NetApp takes Cloud Volumes Cloud-Native in GCP

NetApp takes Cloud Volumes Cloud-Native in GCP

Chris EvansCloud Practice, Cloud Storage, Cloud-Native, Data Mobility, Data Practice: Data Storage, Enterprise, Google, Storage

NetApp and Google Cloud have jointly announced that NetApp’s ONTAP file system will now be available as a native storage solution in GCP.  This completes the triumvirate of major Western public cloud services to get ONTAP as a primary storage platform. 


NetApp first announced the availability of Cloud Volumes Service in May 2018.  Five years later, in conjunction with Google Cloud, the ONTAP file system will now be available as a first-party native offering in GCP.  The new service – Google Cloud NetApp Volumes, or GCNV, provides native integration into GCP security, workflow and other processes.

This announcement is the latest in a succession of solutions that deliver ONTAP right into the heart of public cloud infrastructure.  Amazon FSx for NetApp ONTAP was announced in September 2021, while Azure NetApp Files reached GA in June 2019. 


In defining GCNV as “cloud-native”, what we mean is the functionality of ONTAP is delivered as a native part of the Google Cloud infrastructure.  This means, for example, that security constructs and APIs within GCP will deliver the GCNV capabilities as part of the ecosystem.  The ONTAP software isn’t running in a virtual machine or other workaround implementation.  See this blog post, where we talk about the idea in more detail, and this one (here) where we talk about why APIs are needed for storage in the public cloud.  

The distinction between having cloud support (for example, as a VSA) and being cloud-native is that GCP handles the back-end management of the platform.  Google delivers upgrades, scalability, data resiliency and internal replication as a fully-managed service. 

For the customer, GCNV operates as just another file service alongside the three other Filestore solutions, with the added benefit of the familiarity of ONTAP and the capability to move data natively in and out of the platform with features like SnapMirror.  Last year we trialled FSx for ONTAP with SnapMirror to an on-premises filer, and it works but is a little clunky to set up. 


GCNV isn’t the first integration exercise from the GCP storage team.  We believe that Elastifile, which was first available on GCP in December 2018), and then acquired by Google in July 2019, was used to deliver either Filestore Enterprise and/or Filestore High Scale.  Google now has four file service offerings, alongside block and object options.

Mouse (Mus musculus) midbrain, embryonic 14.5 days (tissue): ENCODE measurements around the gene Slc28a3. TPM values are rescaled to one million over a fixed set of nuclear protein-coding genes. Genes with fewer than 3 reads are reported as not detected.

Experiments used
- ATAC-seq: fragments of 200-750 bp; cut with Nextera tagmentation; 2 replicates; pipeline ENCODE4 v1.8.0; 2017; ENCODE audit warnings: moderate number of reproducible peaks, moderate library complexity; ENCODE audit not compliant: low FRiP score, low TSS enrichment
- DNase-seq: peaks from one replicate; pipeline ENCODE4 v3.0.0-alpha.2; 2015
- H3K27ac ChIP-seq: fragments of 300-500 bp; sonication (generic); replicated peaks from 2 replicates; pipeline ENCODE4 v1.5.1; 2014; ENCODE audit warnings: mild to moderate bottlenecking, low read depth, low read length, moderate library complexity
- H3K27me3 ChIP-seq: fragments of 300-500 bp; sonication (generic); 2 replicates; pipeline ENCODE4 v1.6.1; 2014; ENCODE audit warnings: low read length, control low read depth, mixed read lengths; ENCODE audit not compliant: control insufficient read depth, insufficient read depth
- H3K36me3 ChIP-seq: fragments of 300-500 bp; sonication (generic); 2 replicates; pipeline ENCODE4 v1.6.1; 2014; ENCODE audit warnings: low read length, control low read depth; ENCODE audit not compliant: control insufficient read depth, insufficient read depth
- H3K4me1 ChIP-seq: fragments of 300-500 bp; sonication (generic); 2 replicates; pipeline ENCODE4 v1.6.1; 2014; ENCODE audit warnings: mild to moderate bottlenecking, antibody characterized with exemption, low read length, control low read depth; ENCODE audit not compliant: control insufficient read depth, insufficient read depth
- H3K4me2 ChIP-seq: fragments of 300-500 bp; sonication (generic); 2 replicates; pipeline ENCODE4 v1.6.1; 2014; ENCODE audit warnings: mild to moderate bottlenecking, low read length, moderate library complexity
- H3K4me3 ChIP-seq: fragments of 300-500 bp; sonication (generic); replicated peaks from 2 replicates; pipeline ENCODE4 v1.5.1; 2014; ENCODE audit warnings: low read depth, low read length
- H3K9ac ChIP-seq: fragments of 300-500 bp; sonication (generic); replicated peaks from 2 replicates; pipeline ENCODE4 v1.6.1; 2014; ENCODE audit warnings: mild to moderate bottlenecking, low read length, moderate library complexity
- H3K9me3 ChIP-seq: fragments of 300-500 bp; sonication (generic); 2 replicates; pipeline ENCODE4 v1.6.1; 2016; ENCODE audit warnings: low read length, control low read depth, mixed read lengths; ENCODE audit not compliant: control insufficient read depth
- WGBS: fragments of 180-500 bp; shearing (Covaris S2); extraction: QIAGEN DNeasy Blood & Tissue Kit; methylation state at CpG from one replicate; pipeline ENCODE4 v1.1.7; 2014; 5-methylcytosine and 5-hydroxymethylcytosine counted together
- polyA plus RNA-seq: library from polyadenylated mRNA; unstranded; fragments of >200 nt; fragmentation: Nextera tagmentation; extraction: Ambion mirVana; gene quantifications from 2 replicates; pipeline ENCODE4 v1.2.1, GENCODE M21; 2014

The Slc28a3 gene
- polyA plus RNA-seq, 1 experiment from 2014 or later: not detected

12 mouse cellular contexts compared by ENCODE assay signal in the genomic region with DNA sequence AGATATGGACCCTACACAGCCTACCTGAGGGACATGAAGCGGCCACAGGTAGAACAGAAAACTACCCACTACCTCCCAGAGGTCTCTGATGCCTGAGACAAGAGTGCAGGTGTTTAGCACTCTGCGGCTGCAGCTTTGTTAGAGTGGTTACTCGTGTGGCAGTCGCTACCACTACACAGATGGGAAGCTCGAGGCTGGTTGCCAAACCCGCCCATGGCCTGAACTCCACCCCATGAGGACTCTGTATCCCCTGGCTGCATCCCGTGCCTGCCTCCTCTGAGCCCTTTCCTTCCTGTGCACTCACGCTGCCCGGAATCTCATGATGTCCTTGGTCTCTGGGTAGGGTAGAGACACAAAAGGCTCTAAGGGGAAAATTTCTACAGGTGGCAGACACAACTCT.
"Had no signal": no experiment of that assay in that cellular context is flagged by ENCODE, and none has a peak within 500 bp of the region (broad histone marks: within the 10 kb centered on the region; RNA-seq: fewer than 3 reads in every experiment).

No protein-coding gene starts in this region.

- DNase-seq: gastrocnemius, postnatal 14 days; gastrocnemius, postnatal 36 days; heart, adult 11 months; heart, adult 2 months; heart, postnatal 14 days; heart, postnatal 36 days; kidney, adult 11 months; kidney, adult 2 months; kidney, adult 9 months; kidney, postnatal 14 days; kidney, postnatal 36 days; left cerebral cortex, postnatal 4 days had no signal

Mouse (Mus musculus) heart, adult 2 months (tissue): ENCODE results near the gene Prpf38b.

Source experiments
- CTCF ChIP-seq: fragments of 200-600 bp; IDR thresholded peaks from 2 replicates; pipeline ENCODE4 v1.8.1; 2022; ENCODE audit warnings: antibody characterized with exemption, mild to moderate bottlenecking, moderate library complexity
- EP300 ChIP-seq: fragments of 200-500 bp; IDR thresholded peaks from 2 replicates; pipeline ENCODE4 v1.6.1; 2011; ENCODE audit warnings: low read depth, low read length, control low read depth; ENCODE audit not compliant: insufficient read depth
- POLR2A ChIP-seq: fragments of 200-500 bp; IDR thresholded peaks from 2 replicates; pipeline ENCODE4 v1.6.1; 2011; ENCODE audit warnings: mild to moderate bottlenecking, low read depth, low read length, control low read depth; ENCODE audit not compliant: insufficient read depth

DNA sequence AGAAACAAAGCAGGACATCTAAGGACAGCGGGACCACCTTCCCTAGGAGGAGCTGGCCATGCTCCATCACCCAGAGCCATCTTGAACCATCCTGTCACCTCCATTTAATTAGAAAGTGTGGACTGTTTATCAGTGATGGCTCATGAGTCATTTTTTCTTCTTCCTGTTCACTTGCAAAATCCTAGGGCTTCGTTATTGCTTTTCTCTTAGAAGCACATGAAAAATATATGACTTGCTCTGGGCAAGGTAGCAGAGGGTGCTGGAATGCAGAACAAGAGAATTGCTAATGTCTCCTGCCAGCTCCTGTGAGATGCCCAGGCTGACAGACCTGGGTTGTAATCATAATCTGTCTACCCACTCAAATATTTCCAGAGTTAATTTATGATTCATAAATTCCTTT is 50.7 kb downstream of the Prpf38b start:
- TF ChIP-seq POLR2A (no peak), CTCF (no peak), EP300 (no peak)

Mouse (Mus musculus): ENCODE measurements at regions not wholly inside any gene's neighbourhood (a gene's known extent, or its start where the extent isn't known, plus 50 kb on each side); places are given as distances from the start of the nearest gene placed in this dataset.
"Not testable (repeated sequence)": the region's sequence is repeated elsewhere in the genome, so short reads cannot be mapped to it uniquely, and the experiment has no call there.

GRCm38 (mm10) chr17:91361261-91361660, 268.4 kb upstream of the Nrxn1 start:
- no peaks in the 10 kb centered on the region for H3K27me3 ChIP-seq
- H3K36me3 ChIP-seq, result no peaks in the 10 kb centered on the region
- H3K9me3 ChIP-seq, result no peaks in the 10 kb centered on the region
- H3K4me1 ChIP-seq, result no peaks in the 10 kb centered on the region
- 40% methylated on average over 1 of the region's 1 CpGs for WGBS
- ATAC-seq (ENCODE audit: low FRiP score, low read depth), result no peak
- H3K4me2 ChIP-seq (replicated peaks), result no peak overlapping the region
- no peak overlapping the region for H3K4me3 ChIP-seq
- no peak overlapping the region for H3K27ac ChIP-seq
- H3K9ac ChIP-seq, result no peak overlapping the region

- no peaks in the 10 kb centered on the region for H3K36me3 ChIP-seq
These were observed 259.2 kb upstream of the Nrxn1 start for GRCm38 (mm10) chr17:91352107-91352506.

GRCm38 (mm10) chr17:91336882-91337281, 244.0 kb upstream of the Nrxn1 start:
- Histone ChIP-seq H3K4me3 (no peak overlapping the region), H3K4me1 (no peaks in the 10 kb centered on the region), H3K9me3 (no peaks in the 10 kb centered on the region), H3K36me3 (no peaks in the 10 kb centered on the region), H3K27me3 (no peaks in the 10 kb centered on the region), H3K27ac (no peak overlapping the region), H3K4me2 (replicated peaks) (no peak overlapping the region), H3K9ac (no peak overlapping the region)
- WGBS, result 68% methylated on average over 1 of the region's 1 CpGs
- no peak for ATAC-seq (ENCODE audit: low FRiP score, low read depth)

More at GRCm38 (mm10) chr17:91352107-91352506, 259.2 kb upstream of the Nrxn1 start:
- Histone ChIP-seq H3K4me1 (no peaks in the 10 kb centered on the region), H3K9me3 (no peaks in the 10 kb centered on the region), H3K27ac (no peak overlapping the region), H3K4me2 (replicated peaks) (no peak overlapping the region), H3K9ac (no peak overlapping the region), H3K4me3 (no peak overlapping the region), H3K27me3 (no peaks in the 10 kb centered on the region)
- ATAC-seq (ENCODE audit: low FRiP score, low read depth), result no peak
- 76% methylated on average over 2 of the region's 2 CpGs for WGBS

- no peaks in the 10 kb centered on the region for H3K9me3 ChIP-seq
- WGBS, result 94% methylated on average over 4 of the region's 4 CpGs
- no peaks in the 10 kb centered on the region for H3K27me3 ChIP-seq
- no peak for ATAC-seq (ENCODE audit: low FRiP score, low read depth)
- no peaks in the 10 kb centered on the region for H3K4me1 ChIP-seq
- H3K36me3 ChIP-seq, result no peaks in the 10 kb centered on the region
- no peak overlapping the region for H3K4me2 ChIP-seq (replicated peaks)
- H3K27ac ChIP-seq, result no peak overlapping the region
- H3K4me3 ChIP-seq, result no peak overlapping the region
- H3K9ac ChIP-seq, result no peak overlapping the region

Build, Buy, Fork or OEM?

A storage platform is a complex solution to build from scratch, so acquisition (e.g. Elastifile) is a quick route to getting services up and running.  Forking an open-source product is another option, but there aren’t many fully featured open-source storage platforms to choose from.  Expanding on our post from 2019, OEM should be added as a fourth option, which is what we’ve seen from AWS, Azure and now Google.  This enables all three cloud providers to stay in synchronisation with the main ONTAP code while providing customers an on-ramp into the cloud for their data. Bear in mind also that ONTAP has decades of evolution and so can provide enterprise-class reliability.

The Architect’s View®

We’ve been here before with previous NetApp announcements.  The GCP implementation is another step towards providing customers with cloud platform choice.  However, as we discussed in a blog post just last week (subscription required), NetApp annual recurring revenue (ARR) from the public cloud has stalled and been flat for the last 12 months. You can learn more about the background to this in our X-Ray eBook covering NetApp (available here, subscription required).

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We don’t believe that the GCNV announcement will do much to improve this situation.  GCP has around 10% of the public cloud market, so the additional revenue will be marginal.  There’s also a question as to whether extending to smaller cloud vendors would be worth the engineering work (Oracle and IBM Clouds, for example).  However, NetApp and GCP are offering choice, and for Google in particular, this new solution offers a way for customers to move data relatively easily into GCP. 

Despite the hard work involved, GCNV is a box ticked for the NetApp team – and not a lot more.    

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